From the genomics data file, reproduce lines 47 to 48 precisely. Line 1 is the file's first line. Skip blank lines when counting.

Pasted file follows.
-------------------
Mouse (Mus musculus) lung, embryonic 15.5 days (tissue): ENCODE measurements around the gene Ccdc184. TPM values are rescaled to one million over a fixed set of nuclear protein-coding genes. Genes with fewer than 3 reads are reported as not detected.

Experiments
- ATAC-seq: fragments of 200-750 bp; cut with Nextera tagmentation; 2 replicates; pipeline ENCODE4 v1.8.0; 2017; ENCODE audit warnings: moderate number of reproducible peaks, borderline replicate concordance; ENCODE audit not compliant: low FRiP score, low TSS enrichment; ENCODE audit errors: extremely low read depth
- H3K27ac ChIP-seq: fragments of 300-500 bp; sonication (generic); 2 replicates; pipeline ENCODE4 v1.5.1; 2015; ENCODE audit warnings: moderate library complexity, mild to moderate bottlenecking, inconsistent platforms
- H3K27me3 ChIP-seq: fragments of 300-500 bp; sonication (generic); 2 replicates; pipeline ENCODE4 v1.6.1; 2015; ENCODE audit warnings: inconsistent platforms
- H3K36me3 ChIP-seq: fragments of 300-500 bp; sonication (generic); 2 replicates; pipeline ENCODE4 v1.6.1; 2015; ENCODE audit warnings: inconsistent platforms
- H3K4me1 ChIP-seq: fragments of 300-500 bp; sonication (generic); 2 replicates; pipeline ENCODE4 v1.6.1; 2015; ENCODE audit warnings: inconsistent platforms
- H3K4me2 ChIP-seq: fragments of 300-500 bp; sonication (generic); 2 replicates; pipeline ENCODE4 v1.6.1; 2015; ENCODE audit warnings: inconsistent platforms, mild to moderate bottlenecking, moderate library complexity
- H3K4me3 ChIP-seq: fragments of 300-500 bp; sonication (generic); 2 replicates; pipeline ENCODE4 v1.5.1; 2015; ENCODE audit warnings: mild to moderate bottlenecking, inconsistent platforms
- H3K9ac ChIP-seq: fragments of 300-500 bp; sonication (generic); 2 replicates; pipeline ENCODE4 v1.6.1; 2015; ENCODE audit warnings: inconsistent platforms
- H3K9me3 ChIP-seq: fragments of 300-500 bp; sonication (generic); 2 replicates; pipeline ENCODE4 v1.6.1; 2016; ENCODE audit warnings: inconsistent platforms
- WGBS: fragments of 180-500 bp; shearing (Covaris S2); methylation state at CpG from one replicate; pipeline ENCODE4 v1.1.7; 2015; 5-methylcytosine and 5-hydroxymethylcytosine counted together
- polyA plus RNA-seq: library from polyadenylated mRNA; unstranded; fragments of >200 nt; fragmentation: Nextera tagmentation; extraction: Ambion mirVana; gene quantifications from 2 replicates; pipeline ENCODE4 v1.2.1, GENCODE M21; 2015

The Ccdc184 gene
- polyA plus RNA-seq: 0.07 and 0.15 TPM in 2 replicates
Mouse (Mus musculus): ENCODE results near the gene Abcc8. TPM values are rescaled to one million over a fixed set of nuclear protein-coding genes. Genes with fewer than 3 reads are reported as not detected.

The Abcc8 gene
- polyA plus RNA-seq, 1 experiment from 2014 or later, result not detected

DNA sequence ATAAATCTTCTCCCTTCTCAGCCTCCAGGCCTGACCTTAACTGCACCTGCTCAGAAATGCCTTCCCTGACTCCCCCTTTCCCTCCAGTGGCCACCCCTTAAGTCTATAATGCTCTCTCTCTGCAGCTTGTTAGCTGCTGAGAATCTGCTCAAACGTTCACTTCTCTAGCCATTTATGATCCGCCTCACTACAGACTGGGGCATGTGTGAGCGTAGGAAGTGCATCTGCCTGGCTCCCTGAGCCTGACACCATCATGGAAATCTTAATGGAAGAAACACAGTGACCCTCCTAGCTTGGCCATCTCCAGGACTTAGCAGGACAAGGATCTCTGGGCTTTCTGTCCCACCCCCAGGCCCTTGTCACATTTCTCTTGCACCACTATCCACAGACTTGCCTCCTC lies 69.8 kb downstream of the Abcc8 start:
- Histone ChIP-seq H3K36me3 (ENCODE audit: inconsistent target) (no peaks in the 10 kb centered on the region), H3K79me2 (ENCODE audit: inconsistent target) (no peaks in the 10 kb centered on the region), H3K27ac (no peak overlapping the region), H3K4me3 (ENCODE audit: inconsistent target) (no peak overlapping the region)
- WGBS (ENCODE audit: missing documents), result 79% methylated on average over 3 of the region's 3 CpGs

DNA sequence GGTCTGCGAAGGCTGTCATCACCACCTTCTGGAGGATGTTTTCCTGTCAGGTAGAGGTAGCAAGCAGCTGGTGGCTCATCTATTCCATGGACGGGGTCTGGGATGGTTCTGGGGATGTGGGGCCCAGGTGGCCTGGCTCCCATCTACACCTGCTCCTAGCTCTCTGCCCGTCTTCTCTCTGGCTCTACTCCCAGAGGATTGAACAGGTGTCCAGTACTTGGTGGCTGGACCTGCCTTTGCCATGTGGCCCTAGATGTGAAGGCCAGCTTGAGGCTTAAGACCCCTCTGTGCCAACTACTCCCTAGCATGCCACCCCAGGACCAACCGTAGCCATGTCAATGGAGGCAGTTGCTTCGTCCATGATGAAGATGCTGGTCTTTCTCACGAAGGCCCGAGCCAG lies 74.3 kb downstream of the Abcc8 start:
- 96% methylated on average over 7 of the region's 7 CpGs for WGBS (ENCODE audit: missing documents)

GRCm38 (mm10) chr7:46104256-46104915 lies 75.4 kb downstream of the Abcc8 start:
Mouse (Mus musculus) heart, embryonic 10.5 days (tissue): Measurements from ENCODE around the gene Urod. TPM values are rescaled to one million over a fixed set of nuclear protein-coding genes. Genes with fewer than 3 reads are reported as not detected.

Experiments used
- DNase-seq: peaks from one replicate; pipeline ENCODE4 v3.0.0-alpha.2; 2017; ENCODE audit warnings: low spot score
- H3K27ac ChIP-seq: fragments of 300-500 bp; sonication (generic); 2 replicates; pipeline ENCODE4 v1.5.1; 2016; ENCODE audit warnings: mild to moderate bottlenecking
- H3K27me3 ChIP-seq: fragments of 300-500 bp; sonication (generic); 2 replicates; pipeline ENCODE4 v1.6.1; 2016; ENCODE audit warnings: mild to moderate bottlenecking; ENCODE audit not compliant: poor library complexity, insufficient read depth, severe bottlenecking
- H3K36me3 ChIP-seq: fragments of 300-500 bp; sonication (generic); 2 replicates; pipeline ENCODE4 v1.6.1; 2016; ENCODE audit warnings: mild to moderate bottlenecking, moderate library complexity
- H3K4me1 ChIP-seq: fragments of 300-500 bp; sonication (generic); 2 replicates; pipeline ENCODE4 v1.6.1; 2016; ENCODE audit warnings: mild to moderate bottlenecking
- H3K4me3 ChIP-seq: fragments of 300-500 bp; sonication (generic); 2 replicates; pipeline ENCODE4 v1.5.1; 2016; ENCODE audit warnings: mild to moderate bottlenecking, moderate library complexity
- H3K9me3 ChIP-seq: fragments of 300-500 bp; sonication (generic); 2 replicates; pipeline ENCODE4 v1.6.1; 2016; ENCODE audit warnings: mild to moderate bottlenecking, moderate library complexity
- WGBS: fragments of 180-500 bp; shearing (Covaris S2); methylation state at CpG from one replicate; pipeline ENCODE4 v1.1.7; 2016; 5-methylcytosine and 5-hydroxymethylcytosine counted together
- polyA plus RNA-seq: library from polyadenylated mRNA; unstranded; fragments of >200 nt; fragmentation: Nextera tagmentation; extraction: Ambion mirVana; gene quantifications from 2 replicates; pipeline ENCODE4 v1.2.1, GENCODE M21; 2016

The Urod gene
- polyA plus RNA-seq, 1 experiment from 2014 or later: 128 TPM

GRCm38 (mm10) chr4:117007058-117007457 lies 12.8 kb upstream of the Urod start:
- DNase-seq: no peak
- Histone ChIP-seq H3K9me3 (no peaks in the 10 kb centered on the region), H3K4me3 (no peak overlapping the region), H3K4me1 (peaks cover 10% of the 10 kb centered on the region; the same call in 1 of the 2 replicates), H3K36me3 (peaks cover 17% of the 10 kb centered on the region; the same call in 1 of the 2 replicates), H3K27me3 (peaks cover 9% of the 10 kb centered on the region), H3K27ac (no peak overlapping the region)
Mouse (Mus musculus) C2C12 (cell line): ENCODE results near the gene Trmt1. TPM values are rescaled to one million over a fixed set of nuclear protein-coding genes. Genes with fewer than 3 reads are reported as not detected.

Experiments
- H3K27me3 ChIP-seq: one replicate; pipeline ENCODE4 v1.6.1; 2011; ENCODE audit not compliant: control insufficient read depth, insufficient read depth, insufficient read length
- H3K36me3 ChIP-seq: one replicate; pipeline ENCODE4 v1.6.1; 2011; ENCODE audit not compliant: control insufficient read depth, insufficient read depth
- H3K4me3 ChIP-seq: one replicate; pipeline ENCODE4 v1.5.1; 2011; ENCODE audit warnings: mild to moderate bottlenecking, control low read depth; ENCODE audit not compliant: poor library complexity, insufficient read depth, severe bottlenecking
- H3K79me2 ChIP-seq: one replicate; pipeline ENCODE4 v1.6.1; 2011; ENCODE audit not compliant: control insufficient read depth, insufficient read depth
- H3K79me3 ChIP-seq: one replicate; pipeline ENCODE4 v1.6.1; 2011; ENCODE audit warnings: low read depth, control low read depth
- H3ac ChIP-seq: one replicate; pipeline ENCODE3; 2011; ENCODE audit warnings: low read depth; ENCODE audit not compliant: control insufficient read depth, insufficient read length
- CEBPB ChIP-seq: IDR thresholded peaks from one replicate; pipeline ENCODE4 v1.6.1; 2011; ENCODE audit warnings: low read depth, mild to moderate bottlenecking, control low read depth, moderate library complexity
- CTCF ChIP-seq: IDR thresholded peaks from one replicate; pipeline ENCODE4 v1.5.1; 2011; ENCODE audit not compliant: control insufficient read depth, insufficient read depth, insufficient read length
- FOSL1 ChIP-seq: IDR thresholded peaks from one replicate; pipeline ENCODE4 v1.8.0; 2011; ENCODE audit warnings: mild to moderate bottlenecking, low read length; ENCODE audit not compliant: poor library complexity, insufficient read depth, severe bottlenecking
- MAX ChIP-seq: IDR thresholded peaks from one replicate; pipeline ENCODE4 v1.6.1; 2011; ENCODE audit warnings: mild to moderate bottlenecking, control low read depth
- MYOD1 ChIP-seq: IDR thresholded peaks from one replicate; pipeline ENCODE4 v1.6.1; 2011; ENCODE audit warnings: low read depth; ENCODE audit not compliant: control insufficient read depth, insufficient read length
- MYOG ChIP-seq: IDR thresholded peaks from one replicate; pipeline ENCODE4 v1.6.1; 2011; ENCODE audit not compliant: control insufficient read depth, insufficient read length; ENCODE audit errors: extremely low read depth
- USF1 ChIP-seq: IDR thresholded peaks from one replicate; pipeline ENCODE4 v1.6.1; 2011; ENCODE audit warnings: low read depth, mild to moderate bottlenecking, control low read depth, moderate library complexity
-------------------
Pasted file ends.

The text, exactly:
- H3K79me3 ChIP-seq: one replicate; pipeline ENCODE4 v1.6.1; 2011; ENCODE audit warnings: low read depth, control low read depth
- H3ac ChIP-seq: one replicate; pipeline ENCODE3; 2011; ENCODE audit warnings: low read depth; ENCODE audit not compliant: control insufficient read depth, insufficient read length